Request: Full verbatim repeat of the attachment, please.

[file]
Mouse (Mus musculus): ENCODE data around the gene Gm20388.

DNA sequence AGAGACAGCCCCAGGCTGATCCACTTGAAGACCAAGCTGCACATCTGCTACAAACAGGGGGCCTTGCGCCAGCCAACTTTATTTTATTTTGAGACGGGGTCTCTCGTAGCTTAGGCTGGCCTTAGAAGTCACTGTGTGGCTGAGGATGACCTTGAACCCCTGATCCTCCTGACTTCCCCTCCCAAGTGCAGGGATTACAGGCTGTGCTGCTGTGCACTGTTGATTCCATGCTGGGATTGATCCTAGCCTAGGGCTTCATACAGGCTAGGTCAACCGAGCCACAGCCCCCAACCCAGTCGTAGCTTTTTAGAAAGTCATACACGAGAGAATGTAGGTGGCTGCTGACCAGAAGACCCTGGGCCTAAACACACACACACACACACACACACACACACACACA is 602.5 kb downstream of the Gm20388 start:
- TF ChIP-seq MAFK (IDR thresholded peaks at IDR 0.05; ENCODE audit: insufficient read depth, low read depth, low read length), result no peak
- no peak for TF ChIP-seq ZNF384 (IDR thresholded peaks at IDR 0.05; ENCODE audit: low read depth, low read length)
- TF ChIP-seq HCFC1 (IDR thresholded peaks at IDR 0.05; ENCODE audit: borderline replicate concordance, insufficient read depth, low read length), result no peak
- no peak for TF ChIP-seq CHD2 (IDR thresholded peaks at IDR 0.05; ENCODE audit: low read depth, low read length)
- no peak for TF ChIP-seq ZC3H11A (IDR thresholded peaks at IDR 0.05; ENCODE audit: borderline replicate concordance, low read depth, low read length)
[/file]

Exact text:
Mouse (Mus musculus): ENCODE data around the gene Gm20388.

DNA sequence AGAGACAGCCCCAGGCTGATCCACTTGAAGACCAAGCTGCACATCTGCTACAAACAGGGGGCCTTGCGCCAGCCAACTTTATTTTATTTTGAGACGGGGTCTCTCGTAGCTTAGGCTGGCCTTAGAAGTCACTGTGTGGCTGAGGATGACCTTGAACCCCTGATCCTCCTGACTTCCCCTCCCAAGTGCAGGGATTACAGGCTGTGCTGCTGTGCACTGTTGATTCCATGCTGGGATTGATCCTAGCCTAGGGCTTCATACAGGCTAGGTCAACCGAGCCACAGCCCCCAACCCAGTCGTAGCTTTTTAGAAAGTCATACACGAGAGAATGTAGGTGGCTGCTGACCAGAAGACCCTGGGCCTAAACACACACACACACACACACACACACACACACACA is 602.5 kb downstream of the Gm20388 start:
- TF ChIP-seq MAFK (IDR thresholded peaks at IDR 0.05; ENCODE audit: insufficient read depth, low read depth, low read length), result no peak
- no peak for TF ChIP-seq ZNF384 (IDR thresholded peaks at IDR 0.05; ENCODE audit: low read depth, low read length)
- TF ChIP-seq HCFC1 (IDR thresholded peaks at IDR 0.05; ENCODE audit: borderline replicate concordance, insufficient read depth, low read length), result no peak
- no peak for TF ChIP-seq CHD2 (IDR thresholded peaks at IDR 0.05; ENCODE audit: low read depth, low read length)
- no peak for TF ChIP-seq ZC3H11A (IDR thresholded peaks at IDR 0.05; ENCODE audit: borderline replicate concordance, low read depth, low read length)